Family therapy and dramatherapy are able to complement each other so well since they share similar base line principles and values. For example, both therapies not only allow the child and family to be centre stage in any intervention but also recognize the uniqueness of each family and child concerned. The context of education provides a time and place within which a child’s problems are likely to be manifested through difficult behaviour. Initially this behaviour can be explored through the psycho-dynamic intervention of dramatherapy but, in order to get to the root of the problem family therapy is necessary to address this on a systemic and holistic level.

Can you describe a particular success story?

We find it difficult to qualify the term ‘success’ since we generally leave this assessment up to the children and families concerned. However, to give one particular example, in a case involving a little boy who had begun to act out in school in an uncharacteristic manner, it became clear in the dramatherapy sessions that he was frightened of something or someone. Family therapy established that Mum’s brother had been abusive, both to her and to her child, and there was something about his mother’s new partner that subconsciously reminded the little boy of his uncle. Through joint working with the child and his family around these sensitive issues, everyone’s fears were addressed and the situation improved.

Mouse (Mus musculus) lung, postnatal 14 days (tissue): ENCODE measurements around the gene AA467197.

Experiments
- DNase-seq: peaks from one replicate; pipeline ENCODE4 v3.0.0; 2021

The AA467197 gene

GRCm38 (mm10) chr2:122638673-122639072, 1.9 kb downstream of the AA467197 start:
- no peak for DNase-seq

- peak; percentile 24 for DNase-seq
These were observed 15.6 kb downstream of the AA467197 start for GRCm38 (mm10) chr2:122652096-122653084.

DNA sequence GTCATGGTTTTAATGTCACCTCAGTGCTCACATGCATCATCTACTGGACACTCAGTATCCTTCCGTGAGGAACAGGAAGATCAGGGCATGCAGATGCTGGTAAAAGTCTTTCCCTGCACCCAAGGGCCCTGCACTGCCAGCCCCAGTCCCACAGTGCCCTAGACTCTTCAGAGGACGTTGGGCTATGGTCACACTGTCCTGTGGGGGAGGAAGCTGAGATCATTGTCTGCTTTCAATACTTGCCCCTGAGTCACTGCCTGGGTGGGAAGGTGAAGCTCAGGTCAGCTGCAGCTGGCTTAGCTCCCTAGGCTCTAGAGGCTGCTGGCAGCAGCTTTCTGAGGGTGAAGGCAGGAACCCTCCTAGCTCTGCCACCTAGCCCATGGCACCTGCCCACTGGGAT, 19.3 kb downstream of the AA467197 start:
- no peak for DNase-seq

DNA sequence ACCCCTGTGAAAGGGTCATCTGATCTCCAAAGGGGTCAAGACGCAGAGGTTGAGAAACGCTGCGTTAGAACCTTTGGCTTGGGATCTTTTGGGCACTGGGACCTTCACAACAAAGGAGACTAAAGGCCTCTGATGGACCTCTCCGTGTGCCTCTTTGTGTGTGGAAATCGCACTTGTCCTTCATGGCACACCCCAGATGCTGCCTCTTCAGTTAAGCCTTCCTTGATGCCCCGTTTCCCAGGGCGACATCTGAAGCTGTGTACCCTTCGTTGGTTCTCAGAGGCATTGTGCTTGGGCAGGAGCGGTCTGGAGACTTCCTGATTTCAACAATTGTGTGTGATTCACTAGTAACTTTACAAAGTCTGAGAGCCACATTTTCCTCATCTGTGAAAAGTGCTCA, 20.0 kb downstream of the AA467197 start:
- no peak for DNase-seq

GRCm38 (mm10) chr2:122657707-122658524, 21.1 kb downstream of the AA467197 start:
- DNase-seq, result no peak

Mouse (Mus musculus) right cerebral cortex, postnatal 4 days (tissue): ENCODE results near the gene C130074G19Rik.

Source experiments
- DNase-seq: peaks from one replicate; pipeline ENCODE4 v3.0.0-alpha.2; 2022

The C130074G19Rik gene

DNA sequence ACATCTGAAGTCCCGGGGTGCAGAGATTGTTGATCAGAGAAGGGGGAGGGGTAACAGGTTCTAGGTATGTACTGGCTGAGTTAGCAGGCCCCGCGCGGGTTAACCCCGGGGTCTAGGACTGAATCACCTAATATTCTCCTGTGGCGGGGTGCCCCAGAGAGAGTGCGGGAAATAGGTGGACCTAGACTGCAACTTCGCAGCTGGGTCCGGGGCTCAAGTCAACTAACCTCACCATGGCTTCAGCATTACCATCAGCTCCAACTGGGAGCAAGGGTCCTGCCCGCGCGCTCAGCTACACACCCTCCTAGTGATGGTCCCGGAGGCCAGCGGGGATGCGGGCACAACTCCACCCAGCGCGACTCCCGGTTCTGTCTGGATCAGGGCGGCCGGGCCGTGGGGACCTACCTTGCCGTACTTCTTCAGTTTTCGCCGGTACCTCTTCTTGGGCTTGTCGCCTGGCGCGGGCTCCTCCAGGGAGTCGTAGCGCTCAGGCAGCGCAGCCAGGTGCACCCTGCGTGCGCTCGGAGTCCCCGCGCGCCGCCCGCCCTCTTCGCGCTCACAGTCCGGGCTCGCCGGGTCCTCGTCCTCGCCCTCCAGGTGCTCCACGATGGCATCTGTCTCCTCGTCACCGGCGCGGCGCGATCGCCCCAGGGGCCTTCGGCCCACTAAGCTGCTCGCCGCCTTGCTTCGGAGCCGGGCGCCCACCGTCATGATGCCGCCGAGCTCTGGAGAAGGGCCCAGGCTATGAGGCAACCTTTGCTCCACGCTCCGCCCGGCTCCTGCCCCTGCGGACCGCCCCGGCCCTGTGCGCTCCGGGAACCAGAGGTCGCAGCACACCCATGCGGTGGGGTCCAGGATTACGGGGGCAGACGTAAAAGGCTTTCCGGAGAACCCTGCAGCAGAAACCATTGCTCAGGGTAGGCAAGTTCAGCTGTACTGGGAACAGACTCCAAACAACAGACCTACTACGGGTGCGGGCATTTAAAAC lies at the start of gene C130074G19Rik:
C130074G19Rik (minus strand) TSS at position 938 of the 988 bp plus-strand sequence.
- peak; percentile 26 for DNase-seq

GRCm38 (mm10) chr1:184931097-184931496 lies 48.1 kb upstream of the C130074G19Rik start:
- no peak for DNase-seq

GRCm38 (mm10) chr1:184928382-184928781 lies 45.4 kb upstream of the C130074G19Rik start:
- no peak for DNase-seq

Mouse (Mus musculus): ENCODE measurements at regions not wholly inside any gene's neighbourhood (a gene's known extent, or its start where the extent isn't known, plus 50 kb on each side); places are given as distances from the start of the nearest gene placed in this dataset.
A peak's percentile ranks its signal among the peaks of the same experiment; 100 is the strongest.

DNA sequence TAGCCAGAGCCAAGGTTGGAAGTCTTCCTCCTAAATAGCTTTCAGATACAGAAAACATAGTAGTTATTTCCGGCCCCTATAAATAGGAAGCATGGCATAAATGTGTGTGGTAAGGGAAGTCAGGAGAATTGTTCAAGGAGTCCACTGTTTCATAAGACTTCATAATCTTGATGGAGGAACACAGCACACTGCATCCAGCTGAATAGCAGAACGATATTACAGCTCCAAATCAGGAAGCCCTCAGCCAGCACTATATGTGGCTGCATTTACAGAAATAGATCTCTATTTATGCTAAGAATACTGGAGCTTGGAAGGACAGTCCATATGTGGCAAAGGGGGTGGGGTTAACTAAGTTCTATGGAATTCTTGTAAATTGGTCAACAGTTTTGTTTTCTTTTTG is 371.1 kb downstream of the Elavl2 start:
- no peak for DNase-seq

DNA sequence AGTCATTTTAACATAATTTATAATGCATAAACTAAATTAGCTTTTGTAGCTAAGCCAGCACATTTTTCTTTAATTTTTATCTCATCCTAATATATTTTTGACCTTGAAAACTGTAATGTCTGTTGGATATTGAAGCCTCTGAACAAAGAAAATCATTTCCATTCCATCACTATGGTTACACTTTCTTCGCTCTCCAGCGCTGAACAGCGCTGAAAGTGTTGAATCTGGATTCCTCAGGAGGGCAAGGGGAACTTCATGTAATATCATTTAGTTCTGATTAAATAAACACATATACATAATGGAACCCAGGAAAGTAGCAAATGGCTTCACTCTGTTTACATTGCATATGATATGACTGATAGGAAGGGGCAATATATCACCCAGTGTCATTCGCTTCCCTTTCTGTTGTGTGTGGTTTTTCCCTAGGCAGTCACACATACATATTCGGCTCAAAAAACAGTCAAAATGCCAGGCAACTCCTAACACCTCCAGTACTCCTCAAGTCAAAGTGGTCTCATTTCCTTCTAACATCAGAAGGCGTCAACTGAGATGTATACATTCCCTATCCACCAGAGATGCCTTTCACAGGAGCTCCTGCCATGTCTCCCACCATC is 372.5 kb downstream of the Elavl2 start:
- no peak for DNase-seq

What are some common obstacles that practitioners may face when trying to introduce family therapy and dramatherapy to the education context, and how can this book help?

As the book describes, therapy is, on the whole, a newcomer to education and a rare component of a multi-agency team supporting schools. Practitioners in this field are, therefore, having to deal with a lack of awareness of how therapy works and how it can be used to support children and their families. In addition, historically, the intervention for children with emotional and behavioural difficulties has generally been based on behaviour improvement on a cognitive level rather than looking at the meaning behind the behaviour. For a school to accept that a deeper understanding and interpretation of behavioural difficulties is necessary to meet a child’s needs on a sustainable level is a big leap of faith. Therapy is about change and the capacity to maintain changes, and this book can help allay the fears that prevent schools from embracing this mode of intervention.

In this book we wanted to demonstrate the enthusiasm and passion that underpins our work with children and their families. We hope the readers will take away a greater understanding of dramatherapy and family therapy as well as a flavour of some of the techniques and strategies that we employ in our work. In addition, through sharing our experience of the creation of a multi-agency team, we would like to think that others might feel encouraged to develop similar provisions of support. By highlighting the contribution from all members of the team, we wanted to stress the importance of open communication between the diverse professional disciplines involved. As professions, dramatherapy and family therapy not only enhance these channels of communication but also contribute a holistic ethos to team practice. In this they are essential pieces of the multi-agency jigsaw.

Finally we hope that this book will motivate, inspire and support those readers already engaged in or thinking of engaging in the crucial work of helping troubled children in education achieve their potential and face their future.

Copyright © Jessica Kingsley Publishers 2012.